“Do not come any closer!” Isabelle’s shoulders stiffened and her expression grew a bit more anxious, “You are making a big mistake.”

“A challenge. I would not be Laurent the Amoureux if I didn’t …”

Isabelle lifted her weapon into view from beneath the covers and, wasting no more time, shot her would-be attacker once in the chest. The small gun held only one bullet but her aim was true. Isabelle watched as the big man staggered backward, clutching the front of his now bloodied tunic then fell at first to his knees then pitching forward onto the floor.

Quickly, taking advantage of the bearded pirate’s shock, Isabelle threw the emptied gun at him, connecting with his cheek, trying to do as much damage as she could while she pulled up her sharp blade-like bookmarker.

Undeterred, the pirate stepped over his companion’s body, barely acknowledging that he had been struck, and launched himself at the woman.

Isabelle swept wide with the letter opener; catch the front of his tunic, tearing it, but not connecting with skin. Pain shot through her shoulder. If she had been healthier it might have worked, she would have downed her enemy without a hindrance, but the combination of her injured shoulder, pain and medication caused the usually agile Isabelle to falter.

She cried out in frustration and fear as the pirate knocked the letter opener out of her hand. He grasped both of her wrists as he lay on top of Isabelle, pinning her wounded leg and shoulder, pressing rudely against the sling, causing terrible pain, keeping her still.

“Laurent was my best ami. We practically grew up together. I’m sorry to see his demise.” He spoke close to Isabelle’s face, his rough beard and bad breath causing her to wince. “I suppose I will have to take my anguish out on your soft, white flesh, cheri‘.”

“Not in your lifetime!” Isabelle spat and struggled but she was truly overwhelmed and knew it. She had known many Frenchmen. Some where charming and quite romantic but this fiend was none of those. She could not even pretend to go along with his vile threat, pretending to be interested to buy time.

As his thin, cold mouth came down to crush hers she cried out and bit his lower lip hard. He drew back quickly, “Slut!” François bellowed. The pirate reared back and struck Isabelle across the face, dazing her. He then began to tear at the front of her nightgown.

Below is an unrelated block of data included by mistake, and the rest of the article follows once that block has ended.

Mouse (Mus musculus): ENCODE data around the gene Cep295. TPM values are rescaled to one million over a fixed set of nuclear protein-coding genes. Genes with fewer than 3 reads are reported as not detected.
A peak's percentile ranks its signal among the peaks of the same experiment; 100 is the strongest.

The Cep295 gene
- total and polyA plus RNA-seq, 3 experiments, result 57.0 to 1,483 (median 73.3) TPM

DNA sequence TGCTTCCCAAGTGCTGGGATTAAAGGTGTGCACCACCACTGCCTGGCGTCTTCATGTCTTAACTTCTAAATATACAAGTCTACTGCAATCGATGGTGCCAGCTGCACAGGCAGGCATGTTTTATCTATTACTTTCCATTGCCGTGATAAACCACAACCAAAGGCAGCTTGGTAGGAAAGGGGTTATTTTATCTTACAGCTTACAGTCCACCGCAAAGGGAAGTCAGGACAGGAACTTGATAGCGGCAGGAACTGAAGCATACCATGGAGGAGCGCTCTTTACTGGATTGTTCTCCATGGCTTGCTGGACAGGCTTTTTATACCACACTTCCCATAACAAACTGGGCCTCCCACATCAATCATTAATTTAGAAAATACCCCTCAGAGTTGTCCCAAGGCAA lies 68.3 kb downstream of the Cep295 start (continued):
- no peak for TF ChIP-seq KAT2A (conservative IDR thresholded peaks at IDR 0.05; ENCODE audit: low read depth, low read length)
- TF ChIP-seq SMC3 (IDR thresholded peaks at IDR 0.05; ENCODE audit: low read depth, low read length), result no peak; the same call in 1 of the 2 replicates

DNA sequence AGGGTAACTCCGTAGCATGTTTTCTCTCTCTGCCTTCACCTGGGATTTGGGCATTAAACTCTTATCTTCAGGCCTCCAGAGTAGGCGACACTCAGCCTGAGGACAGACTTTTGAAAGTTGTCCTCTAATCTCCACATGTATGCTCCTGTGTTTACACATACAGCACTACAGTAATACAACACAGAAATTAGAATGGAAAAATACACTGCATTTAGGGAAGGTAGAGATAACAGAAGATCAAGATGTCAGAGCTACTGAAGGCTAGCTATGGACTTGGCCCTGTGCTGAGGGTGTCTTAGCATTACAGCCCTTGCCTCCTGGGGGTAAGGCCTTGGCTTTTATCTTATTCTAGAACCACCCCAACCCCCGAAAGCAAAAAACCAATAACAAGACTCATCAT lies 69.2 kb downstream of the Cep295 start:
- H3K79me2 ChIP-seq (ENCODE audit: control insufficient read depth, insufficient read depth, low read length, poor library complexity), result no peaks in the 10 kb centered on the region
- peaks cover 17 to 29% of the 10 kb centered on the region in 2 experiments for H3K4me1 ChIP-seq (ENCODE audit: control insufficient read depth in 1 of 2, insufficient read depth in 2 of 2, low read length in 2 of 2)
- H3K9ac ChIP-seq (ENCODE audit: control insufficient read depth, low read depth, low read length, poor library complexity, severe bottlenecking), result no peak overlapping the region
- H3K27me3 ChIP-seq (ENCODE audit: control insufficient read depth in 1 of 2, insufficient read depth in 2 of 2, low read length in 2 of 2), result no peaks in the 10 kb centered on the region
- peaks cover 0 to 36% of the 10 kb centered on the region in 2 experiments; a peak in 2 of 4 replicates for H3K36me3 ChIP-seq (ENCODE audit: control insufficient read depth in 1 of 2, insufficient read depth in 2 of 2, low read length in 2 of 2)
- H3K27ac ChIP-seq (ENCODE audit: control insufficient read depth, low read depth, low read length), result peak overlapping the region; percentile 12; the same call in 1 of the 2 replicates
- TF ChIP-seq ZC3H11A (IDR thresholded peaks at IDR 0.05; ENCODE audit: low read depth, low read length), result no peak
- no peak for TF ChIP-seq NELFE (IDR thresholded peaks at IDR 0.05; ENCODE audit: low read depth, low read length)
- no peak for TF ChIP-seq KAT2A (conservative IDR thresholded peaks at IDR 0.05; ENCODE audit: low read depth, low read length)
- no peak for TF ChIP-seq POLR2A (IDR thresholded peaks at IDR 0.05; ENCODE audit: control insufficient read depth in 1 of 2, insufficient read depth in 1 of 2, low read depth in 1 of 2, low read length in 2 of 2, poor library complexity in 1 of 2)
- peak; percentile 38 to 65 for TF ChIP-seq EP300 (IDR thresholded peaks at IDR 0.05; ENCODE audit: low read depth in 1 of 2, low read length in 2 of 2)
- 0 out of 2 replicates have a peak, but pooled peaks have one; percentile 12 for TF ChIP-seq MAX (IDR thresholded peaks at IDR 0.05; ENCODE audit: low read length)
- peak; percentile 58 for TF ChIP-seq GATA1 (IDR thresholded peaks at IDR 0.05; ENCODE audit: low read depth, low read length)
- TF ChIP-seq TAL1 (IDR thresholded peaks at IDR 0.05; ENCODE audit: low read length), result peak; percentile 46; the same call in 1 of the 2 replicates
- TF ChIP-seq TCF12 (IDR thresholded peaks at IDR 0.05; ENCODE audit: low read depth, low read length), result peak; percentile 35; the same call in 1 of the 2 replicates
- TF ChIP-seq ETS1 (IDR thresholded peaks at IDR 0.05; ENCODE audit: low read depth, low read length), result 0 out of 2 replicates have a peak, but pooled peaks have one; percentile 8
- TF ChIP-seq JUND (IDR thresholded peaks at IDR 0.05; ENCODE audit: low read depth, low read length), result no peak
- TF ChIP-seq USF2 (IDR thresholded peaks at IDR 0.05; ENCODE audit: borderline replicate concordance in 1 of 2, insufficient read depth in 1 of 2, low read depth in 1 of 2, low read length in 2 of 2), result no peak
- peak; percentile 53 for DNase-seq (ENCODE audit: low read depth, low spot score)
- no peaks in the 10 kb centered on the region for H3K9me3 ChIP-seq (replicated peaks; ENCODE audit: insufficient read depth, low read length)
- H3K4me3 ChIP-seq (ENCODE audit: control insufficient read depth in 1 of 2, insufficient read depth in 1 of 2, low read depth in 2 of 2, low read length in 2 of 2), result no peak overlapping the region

But then he was away from Isabelle, his weight pulled from her body in an explosion of shouts, violence and profanity.

And David was there … sitting beside her. His hands were caressing her cheek where the pirate had slapped her, “Are you all right?” he asked in a most gentle voice, “Did he hurt you?”

She was dazed and still a little frightened, “I’m ... I'm okay.” she said in a weak, confused voice, her face slowly crumbling under the pressure of knowing what would have happened if David and the others had not arrived when they did.

“Grief!” Morlais called, “I just received word. My men have seized the ship and now Miss Reed’s stable is secured!”

“Did you hear that, Isabelle?” Grief’s hands were on her shoulders, massaging them softly, soothing her. “Thanks to you sending Claire off to get Morlais the Terreur is no more.

“My brindles?” she asked, still not entirely certain of what was happening around her.

“Safe.” Then he smiled, knowing something she did not. “And I have a feeling the New Zealanders will give you anything you ask for them now.”

“David …." she began but could not continue. Isabelle leaned into him, wrapping her good arm around his waist, feeling him embrace her warmly and whisper soothing words into her ear. She felt safe yet again and, not for the first time, wished she could have him hold her like this forever.


(Only one more chapter left! Coming very soon!)

Oh ... just a few more things to clear up .... <g>